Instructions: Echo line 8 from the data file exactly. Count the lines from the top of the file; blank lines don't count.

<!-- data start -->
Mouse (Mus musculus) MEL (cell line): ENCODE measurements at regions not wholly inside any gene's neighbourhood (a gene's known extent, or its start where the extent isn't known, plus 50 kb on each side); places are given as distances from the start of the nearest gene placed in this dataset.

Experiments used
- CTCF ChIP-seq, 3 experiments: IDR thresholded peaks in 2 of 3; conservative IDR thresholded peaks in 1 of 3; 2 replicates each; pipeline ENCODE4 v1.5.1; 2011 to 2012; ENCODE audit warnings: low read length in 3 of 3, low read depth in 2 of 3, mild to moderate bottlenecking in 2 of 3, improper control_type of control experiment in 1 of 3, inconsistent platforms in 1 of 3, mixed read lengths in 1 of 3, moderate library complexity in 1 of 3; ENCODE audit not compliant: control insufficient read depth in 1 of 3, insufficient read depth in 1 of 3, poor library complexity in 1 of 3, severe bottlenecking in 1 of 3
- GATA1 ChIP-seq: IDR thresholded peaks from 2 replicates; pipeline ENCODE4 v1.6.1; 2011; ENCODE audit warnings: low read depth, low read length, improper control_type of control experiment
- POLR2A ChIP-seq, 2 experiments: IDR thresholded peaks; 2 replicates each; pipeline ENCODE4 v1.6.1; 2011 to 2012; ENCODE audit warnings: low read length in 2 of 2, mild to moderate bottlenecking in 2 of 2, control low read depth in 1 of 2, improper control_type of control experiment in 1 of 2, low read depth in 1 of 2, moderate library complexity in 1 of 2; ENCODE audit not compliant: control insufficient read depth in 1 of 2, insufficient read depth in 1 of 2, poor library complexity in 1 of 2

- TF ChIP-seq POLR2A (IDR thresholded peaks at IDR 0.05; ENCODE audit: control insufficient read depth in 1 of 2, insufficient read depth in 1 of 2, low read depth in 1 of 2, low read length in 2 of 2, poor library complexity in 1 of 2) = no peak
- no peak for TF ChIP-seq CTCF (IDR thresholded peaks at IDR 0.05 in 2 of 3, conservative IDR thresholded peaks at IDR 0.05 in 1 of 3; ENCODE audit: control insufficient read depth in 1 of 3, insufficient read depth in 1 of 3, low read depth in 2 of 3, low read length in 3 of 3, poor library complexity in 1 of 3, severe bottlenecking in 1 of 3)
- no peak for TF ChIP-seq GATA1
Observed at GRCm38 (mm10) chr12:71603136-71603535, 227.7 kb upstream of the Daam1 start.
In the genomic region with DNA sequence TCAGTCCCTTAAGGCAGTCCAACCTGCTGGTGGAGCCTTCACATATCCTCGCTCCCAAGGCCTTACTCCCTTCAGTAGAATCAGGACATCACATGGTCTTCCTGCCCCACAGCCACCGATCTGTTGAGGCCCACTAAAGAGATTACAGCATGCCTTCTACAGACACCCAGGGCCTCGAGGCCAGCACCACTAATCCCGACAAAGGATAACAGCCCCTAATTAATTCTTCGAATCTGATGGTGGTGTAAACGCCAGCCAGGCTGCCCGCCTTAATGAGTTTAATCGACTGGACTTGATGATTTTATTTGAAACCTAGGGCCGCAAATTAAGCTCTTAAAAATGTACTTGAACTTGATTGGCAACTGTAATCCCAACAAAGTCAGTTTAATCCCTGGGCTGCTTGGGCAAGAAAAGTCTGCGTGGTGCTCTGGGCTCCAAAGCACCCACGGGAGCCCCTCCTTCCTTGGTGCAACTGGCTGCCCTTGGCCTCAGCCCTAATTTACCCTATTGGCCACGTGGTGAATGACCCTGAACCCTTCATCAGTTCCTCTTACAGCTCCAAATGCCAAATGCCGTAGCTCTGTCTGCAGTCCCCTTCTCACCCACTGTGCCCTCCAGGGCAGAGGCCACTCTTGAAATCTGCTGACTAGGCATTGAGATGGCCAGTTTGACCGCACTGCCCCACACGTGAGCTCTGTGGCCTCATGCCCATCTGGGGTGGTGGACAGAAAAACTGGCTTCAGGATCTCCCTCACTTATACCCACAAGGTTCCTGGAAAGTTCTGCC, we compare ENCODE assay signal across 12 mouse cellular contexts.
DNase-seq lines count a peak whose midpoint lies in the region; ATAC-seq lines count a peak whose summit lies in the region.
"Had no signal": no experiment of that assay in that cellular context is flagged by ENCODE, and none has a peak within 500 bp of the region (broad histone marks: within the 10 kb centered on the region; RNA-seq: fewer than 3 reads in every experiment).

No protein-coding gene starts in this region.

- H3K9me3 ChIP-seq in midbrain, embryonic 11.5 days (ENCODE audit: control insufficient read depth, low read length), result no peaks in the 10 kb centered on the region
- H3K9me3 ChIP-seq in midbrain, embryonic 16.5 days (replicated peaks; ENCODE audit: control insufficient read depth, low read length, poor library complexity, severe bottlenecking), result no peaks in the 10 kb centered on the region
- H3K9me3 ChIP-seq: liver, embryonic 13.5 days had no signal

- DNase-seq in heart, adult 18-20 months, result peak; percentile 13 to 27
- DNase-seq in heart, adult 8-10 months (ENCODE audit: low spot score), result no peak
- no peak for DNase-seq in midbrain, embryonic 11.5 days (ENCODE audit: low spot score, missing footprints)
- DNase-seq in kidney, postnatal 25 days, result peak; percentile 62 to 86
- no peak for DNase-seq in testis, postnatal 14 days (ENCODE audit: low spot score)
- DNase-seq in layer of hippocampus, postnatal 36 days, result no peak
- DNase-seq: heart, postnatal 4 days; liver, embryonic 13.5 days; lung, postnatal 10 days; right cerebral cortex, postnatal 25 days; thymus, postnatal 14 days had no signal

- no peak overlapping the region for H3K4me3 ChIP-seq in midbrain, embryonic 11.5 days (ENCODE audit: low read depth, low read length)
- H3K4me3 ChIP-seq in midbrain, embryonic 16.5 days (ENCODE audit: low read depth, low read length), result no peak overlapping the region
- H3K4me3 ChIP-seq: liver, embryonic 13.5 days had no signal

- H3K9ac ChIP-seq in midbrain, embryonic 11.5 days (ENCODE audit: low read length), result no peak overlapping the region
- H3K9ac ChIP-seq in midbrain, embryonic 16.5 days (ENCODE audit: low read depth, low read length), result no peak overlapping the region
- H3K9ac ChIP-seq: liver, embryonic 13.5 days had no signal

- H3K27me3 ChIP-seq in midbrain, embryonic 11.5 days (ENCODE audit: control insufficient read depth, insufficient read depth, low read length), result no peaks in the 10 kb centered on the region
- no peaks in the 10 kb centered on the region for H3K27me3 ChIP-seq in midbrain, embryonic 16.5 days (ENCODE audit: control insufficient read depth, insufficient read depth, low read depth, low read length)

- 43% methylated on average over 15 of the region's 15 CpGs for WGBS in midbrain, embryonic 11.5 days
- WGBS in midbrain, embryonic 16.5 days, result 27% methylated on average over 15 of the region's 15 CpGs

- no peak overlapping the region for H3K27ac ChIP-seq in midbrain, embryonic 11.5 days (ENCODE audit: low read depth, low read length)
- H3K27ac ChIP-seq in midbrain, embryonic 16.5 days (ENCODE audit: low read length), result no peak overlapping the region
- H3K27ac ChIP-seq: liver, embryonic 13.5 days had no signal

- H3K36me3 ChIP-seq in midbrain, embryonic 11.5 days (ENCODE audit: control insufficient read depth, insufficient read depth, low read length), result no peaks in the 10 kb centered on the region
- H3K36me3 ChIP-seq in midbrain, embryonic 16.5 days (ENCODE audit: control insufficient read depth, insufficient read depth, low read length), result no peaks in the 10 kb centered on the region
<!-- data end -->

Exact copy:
- no peak for TF ChIP-seq GATA1